Birinin walked through the smoking ruins of Rugema with a sinking heart.  The beautiful houses were laid waste, the Cheol stones were broken, and everywhere Death had flung his darkening cloak.
            She found the ruins of her house, and stood there for a long while, her golden light growing paler and paler until it was almost out.
            “They are all gone, and I alone am left,” she said, letting the despair flood her deepest being.
            On the ground outside the remains of the house of the Younger Lord, she found her father’s body.  Behold, a feeble light yet glimmered in his face.  She dropped to her knees and held her father’s face in her hands.  He looked up into her blazing eyes, his own glassing over.
            “Daughter,” he said slowly, before the last of his light sputtered out.  Birinin closed her eyes and bent over her father.
            “But in the stillness of the evening there shall come a sudden attack, and the slaughter shall be great.  In that time know that the end of the Cheolame is near,” she quoted through tears.  “Beware, those that see this day.  Thou shalt not joy again for many a long season.”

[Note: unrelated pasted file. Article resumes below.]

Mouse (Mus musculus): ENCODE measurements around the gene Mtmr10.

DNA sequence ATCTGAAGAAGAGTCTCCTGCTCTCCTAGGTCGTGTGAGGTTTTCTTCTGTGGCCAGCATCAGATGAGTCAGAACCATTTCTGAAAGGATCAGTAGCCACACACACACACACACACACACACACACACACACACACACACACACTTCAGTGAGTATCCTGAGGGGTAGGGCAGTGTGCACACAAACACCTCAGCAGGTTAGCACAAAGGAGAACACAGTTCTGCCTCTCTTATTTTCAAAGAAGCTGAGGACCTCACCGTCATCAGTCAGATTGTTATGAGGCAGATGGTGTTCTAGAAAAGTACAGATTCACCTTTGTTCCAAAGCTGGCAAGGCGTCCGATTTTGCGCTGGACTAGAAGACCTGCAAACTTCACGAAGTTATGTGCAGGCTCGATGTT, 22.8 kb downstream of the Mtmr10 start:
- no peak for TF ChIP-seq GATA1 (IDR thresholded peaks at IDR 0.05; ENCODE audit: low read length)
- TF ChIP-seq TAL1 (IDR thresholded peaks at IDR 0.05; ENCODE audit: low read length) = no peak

~ Lonish the Swordmaster

Oln came clattering back through the forest, this time with several other Cheol Equav at his hooves.  “See, I have brought my brothers and my sister,” he neighed proudly.
            “We are most saddened by this grave day,” said one of the other Cheol Equav.  He looked very much like his brother, so much so that Lonish could barely distinguish between the two.
            “The Estackam are strengthening,” said Nevarl.  “They seek this Mortal Man.  I hate nothing more than a Mortal Man.”  She did not seem vengeful or fierce when she said this, yet Lonish could not help recoiling in disgust at her evident hatred.  “I have shed more tears in the past two days than I have shed in my entire lifetime,” she said quietly.  “Thou art the cause, Mortal Man.  Thou art the cause, and thy family.”
            Lonish resisted the urge to lash back at her.  He turned to the Cheol Equav with obvious exasperation stamped on his face and widened his eyes at them.  Oln smiled a horsely grin at Lonish and snorted.

~ Lonish the Swordmaster

Thanks for reading, and God Bless,